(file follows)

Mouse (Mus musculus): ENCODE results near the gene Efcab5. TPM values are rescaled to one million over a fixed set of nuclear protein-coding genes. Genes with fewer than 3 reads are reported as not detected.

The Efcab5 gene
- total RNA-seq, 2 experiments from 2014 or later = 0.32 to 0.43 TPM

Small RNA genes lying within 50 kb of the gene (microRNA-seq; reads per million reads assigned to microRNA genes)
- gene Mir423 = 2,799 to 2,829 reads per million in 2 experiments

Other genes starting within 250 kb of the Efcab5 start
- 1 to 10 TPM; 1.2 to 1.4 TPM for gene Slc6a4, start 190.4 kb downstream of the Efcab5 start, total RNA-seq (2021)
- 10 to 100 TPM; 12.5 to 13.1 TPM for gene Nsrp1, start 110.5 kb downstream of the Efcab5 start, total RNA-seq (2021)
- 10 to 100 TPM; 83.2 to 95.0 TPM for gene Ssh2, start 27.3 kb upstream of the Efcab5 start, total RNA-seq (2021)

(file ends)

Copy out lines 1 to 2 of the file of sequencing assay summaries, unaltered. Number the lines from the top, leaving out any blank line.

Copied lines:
Mouse (Mus musculus): ENCODE results near the gene Efcab5. TPM values are rescaled to one million over a fixed set of nuclear protein-coding genes. Genes with fewer than 3 reads are reported as not detected.

The Efcab5 gene